Aristida divaricata

Humb. & Bonpl. ex Willd.
Common names: Poverty grass
Treatment appears in FNA Volume 25. Treatment on page 323.

Plants perennial; cespitose. Culms 25-70 cm, erect or prostrate, unbranched or sparingly branched. Leaves tending to be basal; sheaths longer than the internodes, glabrous except at the summit; collars densely pilose; ligules 0.5-1 mm; blades 5-20 cm long, 1-2 mm wide, flat to loosely involute, glabrous. Inflorescences paniculate, 10-30 cm long, 6-25 cm wide, peduncles flattened and easily broken; rachis nodes glabrous or with hairs, hairs to 0.5 mm; primary branches 5-13 cm, stiffly divaricate to reflexed, with axillary pulvini, usually naked on the basal 1/2; secondary branches usually well-developed. Spikelets overlapping, usually appressed, sometimes divergent and the pedicels with axillary pulvini. Glumes 8-12 mm, 1-veined, acuminate or shortly awned, awns to 4 mm; calluses about 0.5 mm; lemmas 8-13 mm long, the terminal 2-3 mm with 4 or more twists when mature, narrowing to 0.1-0.2 mm wide just below the awns, junction with the awns not evident; awns (7)10-20 mm, not disarticulating at maturity; central awns almost straight to curved at the base, ascending to somewhat divergent distally; lateral awns slightly thinner and from much to slightly shorter than the central awns, ascending to divergent; anthers 3, 0.8-1 mm. Caryopses 8-10 mm, light brown. 2n = 22.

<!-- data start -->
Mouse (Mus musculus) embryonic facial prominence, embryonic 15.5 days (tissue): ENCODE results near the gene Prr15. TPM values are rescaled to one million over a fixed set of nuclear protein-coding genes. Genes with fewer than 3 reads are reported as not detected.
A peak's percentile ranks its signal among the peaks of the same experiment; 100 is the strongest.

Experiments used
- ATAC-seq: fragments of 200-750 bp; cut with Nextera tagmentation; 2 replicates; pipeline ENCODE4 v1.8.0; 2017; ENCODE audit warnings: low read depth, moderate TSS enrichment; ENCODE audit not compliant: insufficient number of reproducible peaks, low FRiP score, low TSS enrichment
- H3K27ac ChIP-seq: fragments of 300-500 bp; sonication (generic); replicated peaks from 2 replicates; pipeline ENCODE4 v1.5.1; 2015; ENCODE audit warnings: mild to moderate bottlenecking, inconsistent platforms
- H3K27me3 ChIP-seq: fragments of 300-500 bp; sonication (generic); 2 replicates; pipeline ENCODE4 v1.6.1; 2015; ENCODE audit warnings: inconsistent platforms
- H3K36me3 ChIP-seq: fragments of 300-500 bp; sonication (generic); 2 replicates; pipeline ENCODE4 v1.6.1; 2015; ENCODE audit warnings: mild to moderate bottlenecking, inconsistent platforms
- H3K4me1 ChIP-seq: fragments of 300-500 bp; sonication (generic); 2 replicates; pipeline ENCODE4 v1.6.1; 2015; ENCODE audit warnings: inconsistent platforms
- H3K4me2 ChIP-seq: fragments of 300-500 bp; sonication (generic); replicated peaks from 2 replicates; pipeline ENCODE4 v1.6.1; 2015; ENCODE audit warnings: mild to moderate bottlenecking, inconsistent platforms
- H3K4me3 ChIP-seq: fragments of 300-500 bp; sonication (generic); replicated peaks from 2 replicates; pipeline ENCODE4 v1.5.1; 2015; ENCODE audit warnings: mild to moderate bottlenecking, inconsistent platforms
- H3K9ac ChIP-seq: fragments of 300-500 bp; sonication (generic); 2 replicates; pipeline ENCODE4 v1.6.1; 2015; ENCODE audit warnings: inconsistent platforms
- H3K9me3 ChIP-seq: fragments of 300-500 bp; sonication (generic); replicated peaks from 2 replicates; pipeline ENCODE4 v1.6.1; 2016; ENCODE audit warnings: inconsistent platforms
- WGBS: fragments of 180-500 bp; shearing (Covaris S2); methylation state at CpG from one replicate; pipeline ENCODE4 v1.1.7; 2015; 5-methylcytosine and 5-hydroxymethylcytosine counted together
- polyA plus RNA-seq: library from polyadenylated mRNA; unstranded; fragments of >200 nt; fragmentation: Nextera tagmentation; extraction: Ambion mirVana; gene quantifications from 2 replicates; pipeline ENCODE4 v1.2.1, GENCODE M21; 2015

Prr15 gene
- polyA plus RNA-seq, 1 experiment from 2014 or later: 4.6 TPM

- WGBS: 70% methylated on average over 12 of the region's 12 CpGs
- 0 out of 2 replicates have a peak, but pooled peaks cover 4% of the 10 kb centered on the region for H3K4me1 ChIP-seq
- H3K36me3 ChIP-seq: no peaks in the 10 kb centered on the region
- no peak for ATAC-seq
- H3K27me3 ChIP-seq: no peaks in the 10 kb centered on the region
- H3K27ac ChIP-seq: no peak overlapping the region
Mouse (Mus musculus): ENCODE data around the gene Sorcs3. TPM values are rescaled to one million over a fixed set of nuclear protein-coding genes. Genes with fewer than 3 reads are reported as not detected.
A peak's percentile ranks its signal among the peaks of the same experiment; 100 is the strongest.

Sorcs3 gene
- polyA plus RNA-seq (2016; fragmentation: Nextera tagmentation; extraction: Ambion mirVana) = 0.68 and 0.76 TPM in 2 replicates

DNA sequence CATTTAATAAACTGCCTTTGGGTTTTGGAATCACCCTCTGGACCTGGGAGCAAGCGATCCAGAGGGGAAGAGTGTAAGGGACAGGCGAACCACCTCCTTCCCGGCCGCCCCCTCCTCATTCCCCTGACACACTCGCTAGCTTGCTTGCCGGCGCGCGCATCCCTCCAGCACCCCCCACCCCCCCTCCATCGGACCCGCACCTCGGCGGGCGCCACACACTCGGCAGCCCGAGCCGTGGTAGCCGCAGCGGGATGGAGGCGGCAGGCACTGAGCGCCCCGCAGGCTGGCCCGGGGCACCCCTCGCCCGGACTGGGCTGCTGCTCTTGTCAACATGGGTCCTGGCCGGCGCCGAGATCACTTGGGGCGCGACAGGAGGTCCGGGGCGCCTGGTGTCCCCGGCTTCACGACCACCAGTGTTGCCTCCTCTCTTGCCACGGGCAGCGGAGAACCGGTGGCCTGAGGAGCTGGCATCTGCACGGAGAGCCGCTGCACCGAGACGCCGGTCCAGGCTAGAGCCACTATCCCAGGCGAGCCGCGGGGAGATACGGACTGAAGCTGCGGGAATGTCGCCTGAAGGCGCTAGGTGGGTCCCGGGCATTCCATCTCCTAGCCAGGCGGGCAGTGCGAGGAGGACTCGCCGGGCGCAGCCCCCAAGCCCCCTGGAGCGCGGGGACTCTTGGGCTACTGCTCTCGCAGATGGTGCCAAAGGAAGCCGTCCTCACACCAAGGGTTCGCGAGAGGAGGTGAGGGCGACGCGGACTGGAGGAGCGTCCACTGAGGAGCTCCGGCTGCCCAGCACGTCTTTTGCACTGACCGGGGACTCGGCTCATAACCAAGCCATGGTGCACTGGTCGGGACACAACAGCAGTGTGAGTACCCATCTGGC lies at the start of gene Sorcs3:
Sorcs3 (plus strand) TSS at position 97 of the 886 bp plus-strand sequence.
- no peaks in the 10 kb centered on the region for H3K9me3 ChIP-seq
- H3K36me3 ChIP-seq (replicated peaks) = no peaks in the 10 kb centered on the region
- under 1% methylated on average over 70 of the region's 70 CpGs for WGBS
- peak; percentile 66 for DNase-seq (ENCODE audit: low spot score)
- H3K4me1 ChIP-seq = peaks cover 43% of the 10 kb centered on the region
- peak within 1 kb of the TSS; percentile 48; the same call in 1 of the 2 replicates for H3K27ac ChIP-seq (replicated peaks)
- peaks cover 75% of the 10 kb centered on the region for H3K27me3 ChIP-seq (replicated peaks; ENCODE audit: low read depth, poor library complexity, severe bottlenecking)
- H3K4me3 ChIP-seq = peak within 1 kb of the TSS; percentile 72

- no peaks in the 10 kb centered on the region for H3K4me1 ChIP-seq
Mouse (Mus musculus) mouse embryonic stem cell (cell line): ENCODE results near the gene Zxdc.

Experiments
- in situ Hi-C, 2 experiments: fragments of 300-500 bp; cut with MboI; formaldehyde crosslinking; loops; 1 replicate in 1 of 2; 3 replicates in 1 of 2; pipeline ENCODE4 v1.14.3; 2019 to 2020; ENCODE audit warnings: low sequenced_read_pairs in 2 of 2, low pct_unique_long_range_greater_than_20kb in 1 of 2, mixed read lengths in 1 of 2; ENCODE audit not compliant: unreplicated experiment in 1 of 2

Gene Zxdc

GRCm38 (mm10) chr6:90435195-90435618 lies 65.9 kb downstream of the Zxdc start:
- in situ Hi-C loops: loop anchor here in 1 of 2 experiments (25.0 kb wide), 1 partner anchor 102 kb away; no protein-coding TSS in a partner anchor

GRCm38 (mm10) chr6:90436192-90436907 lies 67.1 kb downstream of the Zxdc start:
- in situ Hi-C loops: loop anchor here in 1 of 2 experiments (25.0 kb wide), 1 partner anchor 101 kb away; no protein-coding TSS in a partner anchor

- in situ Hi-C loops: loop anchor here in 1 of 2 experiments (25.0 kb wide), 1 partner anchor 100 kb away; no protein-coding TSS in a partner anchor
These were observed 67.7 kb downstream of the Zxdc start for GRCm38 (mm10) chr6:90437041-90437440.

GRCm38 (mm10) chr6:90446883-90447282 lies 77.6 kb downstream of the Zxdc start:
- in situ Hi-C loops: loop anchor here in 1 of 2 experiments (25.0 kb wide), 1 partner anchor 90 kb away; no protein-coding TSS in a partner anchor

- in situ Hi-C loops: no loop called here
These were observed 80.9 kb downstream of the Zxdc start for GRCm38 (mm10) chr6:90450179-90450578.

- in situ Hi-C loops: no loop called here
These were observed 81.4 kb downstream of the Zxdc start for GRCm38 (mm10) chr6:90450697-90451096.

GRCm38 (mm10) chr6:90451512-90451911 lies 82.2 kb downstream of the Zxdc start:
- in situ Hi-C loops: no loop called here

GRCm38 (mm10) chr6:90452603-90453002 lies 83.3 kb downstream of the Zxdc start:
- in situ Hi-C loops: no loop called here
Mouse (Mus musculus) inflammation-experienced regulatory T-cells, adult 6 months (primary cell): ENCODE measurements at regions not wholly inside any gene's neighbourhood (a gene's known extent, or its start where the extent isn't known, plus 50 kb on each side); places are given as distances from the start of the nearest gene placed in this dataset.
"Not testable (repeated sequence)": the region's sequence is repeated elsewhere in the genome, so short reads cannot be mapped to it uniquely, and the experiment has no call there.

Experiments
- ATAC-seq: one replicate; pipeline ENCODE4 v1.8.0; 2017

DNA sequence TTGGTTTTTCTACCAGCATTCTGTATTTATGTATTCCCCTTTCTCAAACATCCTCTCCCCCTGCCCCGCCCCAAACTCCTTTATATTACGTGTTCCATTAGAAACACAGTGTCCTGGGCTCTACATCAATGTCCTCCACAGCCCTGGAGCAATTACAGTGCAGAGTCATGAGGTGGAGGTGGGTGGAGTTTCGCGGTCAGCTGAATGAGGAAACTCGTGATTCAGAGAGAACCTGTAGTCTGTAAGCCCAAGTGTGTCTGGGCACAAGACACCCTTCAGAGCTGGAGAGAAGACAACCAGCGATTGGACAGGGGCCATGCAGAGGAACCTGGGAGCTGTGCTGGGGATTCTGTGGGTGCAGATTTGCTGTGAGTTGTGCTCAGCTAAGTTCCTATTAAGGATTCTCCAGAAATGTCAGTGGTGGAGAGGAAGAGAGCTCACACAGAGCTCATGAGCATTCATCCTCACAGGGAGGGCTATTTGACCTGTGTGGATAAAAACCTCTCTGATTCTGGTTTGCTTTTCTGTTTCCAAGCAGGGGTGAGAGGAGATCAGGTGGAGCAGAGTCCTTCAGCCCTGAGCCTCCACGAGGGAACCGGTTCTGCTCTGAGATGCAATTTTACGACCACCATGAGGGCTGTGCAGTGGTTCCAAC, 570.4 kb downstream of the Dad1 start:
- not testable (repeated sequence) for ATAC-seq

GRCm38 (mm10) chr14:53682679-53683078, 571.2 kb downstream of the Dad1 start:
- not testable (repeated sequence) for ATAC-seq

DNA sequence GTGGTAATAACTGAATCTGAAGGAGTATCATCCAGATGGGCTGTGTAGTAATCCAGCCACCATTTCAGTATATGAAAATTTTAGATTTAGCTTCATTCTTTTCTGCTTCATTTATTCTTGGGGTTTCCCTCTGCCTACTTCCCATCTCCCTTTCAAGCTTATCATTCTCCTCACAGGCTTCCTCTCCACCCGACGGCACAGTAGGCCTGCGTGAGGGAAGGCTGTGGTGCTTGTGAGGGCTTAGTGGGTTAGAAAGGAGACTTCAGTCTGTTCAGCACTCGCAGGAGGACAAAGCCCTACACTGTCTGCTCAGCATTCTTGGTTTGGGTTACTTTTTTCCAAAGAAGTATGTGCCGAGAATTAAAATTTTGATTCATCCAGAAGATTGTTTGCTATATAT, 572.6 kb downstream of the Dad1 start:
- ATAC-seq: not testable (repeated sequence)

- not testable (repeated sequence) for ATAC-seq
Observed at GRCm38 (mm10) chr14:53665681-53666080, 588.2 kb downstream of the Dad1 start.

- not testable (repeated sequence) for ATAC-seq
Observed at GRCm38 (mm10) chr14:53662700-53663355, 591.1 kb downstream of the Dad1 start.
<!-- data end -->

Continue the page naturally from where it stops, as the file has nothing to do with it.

Kans., Okla., Colo., Calif., N.Mex., Tex., Ariz.


Aristida divaricata grows on dry hills and plains, especially in pinyon-juniper-grassland zones, from the southwestern United States through Mexico to Guatemala. It occasionally intergrades with A. havardii, but that species has lemma beaks that are straight or have only 1-2 twists, shorter primary branches, usually no secondary branches, and pedicels that more frequently have axillary pulvini so the spikelets are more frequently divergent than in A. divaricata.

Selected References


Lower Taxa